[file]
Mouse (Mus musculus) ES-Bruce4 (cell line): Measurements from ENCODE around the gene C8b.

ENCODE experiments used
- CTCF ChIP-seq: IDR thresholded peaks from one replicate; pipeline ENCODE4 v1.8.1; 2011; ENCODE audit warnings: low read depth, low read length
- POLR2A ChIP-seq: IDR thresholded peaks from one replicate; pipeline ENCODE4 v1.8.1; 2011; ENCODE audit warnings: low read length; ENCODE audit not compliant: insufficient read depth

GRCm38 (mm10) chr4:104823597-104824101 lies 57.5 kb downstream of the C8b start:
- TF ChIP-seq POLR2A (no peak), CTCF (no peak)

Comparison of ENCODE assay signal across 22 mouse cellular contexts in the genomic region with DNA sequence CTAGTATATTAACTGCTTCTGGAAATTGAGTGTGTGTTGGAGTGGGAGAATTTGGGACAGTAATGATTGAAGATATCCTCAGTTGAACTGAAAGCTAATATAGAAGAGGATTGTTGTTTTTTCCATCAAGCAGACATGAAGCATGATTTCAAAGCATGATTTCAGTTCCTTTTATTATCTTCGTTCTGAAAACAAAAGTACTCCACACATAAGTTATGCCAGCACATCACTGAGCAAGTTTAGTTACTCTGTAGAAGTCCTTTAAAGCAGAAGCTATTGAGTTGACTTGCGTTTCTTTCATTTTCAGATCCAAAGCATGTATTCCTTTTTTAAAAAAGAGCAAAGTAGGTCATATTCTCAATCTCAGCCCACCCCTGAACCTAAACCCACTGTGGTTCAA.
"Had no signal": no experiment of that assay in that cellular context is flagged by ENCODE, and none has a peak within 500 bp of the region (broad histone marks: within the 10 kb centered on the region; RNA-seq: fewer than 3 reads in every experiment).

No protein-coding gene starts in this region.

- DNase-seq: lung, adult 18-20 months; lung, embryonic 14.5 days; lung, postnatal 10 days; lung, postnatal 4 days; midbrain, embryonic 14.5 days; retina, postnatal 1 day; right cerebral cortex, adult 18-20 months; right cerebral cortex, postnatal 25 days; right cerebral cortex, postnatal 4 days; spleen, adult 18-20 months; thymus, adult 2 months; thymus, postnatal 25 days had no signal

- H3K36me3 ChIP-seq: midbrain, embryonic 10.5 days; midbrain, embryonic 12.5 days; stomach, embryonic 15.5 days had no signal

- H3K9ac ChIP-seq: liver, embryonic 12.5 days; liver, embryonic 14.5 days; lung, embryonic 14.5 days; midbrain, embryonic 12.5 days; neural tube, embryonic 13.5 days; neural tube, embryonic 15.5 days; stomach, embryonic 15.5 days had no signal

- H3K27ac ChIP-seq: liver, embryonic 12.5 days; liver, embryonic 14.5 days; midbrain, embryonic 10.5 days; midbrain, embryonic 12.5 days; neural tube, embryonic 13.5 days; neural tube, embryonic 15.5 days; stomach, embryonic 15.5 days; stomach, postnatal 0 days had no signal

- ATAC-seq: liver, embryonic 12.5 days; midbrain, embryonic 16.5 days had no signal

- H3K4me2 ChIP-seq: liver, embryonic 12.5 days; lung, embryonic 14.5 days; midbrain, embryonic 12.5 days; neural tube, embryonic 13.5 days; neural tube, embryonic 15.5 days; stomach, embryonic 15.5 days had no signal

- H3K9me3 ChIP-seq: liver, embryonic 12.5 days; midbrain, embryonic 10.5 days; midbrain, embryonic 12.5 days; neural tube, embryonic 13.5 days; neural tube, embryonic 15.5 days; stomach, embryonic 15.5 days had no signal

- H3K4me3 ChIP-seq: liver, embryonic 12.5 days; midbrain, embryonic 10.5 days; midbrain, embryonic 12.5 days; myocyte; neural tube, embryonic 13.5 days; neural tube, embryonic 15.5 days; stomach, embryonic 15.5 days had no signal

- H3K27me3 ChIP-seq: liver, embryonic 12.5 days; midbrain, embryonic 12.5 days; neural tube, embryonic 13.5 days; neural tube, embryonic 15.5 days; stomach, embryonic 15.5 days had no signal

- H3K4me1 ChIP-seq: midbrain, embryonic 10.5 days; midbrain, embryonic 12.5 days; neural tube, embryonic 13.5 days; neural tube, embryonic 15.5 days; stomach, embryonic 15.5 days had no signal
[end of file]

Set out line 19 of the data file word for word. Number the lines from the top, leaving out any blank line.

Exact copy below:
- H3K4me1 ChIP-seq: midbrain, embryonic 10.5 days; midbrain, embryonic 12.5 days; neural tube, embryonic 13.5 days; neural tube, embryonic 15.5 days; stomach, embryonic 15.5 days had no signal